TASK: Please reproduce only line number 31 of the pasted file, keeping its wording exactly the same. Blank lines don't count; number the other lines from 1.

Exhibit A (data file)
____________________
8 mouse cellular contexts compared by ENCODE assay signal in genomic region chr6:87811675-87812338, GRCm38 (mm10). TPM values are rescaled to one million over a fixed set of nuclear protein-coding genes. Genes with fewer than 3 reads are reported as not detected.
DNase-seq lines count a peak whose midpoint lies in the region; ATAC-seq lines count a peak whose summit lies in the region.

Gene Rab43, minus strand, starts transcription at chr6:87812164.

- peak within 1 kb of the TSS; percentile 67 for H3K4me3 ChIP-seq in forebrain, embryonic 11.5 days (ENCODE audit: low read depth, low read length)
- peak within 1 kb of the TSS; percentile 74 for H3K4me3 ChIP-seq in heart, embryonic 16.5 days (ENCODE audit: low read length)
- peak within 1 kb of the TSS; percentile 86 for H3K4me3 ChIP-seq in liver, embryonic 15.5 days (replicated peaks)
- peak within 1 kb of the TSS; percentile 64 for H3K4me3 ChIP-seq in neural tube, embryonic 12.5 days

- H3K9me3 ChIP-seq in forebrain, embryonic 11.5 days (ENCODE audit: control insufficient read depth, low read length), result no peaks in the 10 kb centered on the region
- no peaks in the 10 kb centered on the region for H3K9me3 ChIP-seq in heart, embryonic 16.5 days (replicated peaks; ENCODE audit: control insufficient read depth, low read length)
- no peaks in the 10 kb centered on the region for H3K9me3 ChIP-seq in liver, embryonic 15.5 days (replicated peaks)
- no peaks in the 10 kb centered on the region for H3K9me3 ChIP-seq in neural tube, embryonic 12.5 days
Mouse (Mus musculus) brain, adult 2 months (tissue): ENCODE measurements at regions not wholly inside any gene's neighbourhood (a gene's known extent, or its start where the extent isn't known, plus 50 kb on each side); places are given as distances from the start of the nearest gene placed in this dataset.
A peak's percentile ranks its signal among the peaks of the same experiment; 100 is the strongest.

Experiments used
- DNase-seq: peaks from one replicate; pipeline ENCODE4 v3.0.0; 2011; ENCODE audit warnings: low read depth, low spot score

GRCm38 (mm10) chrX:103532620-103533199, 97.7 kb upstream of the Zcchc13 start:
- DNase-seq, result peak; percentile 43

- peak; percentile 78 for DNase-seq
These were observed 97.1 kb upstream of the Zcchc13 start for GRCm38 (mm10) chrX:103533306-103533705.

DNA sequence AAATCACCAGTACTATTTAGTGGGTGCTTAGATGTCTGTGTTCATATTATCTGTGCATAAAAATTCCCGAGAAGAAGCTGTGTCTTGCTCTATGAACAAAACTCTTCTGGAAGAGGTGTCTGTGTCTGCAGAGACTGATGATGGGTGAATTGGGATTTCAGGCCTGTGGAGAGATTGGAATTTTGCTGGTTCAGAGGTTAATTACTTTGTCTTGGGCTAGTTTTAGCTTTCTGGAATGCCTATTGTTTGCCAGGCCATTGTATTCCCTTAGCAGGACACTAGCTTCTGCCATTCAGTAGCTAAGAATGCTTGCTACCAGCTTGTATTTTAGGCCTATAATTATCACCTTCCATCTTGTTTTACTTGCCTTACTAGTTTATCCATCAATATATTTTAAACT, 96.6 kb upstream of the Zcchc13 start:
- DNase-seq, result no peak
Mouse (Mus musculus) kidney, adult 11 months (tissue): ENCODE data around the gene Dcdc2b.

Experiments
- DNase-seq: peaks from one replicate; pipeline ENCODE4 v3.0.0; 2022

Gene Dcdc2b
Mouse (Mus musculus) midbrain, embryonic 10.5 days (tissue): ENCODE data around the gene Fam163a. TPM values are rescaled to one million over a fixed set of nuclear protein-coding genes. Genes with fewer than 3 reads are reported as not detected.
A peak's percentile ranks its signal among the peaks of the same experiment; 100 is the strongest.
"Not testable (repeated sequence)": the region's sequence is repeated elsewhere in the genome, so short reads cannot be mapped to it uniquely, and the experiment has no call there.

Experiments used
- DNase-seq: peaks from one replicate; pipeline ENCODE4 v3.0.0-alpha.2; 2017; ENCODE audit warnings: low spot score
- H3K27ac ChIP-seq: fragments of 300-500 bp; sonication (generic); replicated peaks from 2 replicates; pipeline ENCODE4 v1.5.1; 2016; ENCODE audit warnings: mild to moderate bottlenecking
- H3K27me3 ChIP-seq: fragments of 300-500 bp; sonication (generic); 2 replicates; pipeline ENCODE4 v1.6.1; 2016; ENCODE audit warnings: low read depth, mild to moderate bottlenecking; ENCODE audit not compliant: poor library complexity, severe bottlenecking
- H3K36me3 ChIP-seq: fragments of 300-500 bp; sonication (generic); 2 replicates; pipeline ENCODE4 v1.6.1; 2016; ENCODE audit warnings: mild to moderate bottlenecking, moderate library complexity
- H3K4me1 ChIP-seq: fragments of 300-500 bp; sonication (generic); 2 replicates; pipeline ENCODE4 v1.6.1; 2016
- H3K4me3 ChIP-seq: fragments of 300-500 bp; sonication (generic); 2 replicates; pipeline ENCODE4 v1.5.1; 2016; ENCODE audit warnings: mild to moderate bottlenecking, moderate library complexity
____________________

- H3K27ac ChIP-seq: fragments of 300-500 bp; sonication (generic); replicated peaks from 2 replicates; pipeline ENCODE4 v1.5.1; 2016; ENCODE audit warnings: mild to moderate bottlenecking